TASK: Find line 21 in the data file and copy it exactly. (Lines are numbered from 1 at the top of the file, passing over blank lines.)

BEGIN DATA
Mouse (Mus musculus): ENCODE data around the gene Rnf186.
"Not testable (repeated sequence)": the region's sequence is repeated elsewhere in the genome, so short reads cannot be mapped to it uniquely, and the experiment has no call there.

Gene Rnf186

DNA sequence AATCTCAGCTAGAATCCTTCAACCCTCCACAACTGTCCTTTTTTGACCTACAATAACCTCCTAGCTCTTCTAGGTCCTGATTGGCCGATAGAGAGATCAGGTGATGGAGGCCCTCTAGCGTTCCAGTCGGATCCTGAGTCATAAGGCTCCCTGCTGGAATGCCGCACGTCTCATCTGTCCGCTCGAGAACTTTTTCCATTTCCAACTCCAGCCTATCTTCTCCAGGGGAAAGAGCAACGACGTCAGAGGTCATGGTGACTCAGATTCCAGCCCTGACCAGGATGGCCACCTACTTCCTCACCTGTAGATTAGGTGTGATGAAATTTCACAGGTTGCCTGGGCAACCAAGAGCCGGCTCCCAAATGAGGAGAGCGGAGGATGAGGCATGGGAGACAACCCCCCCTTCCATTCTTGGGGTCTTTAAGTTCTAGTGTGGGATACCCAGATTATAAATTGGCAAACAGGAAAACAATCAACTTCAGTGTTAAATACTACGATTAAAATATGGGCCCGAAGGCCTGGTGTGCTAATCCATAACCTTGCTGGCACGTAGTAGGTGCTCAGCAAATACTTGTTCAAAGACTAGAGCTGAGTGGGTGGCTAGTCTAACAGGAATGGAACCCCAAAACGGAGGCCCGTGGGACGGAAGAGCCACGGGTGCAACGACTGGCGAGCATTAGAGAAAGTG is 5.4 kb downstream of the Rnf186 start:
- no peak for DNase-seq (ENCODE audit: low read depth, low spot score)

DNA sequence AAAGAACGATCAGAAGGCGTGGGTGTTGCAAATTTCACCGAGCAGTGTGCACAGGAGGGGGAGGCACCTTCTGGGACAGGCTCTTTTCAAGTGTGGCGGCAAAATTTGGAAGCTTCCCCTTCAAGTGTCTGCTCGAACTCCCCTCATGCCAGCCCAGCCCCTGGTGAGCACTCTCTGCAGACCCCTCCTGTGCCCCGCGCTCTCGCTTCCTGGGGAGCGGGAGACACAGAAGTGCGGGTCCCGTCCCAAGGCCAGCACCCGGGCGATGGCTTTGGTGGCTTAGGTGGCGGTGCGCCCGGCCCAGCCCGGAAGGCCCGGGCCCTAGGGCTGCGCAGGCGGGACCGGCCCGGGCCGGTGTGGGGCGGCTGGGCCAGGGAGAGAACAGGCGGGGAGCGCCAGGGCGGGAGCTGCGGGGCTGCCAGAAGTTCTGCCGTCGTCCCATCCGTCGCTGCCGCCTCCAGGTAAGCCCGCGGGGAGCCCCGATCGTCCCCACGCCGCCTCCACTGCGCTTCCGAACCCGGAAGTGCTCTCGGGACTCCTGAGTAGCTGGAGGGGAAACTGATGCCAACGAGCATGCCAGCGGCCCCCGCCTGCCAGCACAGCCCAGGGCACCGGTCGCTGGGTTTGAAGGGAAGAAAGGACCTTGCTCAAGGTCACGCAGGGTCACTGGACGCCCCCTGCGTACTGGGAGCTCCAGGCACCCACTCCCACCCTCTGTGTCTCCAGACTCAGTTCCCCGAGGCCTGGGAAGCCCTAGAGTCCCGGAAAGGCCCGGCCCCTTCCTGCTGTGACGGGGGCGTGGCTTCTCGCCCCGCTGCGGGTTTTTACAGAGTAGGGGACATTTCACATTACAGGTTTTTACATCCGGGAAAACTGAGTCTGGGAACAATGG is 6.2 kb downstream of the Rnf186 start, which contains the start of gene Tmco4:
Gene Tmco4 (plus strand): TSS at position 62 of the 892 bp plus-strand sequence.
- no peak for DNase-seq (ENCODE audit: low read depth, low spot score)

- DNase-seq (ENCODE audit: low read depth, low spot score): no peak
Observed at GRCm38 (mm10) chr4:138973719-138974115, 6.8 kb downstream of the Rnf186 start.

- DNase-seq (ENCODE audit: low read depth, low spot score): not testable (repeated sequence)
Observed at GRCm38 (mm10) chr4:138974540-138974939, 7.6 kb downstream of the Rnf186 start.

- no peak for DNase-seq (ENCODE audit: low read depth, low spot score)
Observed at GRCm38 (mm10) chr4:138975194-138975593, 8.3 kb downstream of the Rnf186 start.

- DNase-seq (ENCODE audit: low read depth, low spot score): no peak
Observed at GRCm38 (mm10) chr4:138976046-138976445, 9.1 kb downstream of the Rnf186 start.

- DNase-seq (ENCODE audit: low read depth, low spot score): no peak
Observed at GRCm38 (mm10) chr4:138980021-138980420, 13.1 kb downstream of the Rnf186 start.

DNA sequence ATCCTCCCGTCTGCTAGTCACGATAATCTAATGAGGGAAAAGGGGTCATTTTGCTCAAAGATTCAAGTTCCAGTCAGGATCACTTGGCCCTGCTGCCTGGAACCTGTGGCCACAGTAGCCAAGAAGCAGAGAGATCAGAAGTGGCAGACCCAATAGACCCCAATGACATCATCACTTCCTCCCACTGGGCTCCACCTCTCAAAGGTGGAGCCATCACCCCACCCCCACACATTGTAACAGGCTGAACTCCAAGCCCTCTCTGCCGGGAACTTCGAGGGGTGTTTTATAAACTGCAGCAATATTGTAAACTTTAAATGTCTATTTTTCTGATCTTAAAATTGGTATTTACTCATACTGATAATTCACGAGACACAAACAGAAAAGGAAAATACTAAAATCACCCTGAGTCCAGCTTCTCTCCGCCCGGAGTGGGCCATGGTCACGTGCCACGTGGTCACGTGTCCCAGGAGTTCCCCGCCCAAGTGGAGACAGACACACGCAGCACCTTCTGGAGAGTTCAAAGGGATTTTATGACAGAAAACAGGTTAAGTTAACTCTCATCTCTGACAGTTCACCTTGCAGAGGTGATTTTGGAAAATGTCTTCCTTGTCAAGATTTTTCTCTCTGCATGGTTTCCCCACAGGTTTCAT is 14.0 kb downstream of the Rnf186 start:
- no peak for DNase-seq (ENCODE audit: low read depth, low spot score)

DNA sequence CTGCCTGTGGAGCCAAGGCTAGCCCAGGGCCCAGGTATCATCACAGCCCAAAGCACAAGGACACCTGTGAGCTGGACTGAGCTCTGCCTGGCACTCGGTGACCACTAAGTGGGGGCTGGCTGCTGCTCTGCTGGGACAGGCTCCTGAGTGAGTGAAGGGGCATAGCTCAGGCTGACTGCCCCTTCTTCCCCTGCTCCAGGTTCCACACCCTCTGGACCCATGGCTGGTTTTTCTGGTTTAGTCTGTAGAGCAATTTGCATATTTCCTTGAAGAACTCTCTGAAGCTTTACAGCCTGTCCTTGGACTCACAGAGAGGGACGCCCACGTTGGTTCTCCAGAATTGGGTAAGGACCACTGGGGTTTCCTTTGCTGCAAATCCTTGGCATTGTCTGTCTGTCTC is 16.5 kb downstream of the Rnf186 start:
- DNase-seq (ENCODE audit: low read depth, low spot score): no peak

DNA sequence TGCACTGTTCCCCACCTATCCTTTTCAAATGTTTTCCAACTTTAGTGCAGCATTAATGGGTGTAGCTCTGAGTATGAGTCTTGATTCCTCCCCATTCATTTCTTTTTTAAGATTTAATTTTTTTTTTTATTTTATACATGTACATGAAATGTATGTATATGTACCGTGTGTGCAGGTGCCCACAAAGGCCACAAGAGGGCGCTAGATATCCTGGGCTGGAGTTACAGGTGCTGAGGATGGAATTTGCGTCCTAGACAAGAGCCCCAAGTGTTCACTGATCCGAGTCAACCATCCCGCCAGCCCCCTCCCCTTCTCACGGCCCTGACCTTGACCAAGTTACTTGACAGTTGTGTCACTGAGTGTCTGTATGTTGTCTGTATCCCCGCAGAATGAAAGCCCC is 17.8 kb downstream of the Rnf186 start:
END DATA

DNA sequence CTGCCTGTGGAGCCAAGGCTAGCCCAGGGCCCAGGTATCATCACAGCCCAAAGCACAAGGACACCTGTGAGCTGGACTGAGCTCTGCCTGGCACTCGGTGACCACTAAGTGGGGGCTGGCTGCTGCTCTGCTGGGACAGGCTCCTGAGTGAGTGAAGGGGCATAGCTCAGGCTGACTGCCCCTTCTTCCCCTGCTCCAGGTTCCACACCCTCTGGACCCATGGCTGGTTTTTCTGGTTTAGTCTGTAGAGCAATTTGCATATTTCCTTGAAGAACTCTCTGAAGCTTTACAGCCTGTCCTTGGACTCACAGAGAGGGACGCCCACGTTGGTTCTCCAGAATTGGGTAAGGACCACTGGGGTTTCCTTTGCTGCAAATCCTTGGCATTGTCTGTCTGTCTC is 16.5 kb downstream of the Rnf186 start: